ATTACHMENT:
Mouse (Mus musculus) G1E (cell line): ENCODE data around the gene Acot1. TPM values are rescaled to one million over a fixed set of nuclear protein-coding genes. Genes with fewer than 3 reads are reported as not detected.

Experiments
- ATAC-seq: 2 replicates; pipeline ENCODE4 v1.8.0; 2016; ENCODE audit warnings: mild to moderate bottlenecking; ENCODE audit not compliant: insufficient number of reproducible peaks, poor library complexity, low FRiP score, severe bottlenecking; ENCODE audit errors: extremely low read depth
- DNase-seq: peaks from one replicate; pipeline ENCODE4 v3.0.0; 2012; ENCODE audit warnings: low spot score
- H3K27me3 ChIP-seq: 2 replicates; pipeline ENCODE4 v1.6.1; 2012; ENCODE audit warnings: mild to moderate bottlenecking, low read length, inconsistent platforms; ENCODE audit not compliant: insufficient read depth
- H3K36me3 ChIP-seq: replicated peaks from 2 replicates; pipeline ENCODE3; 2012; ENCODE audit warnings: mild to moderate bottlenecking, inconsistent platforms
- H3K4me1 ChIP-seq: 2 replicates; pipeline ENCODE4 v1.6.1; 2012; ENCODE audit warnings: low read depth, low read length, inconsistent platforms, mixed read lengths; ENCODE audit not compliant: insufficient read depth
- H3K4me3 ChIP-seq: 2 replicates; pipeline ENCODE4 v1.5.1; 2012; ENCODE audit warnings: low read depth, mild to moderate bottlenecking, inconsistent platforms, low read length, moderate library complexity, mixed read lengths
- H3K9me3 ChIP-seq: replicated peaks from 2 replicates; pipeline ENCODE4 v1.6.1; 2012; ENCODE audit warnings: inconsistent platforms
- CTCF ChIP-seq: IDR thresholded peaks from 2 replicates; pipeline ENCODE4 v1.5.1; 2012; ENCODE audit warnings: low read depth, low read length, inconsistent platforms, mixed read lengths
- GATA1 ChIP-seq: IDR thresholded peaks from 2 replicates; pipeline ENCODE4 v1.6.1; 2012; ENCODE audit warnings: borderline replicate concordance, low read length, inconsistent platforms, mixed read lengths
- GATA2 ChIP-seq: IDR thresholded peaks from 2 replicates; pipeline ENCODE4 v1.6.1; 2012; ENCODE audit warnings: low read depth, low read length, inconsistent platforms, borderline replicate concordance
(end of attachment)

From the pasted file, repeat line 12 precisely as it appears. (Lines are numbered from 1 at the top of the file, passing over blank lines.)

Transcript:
- GATA2 ChIP-seq: IDR thresholded peaks from 2 replicates; pipeline ENCODE4 v1.6.1; 2012; ENCODE audit warnings: low read depth, low read length, inconsistent platforms, borderline replicate concordance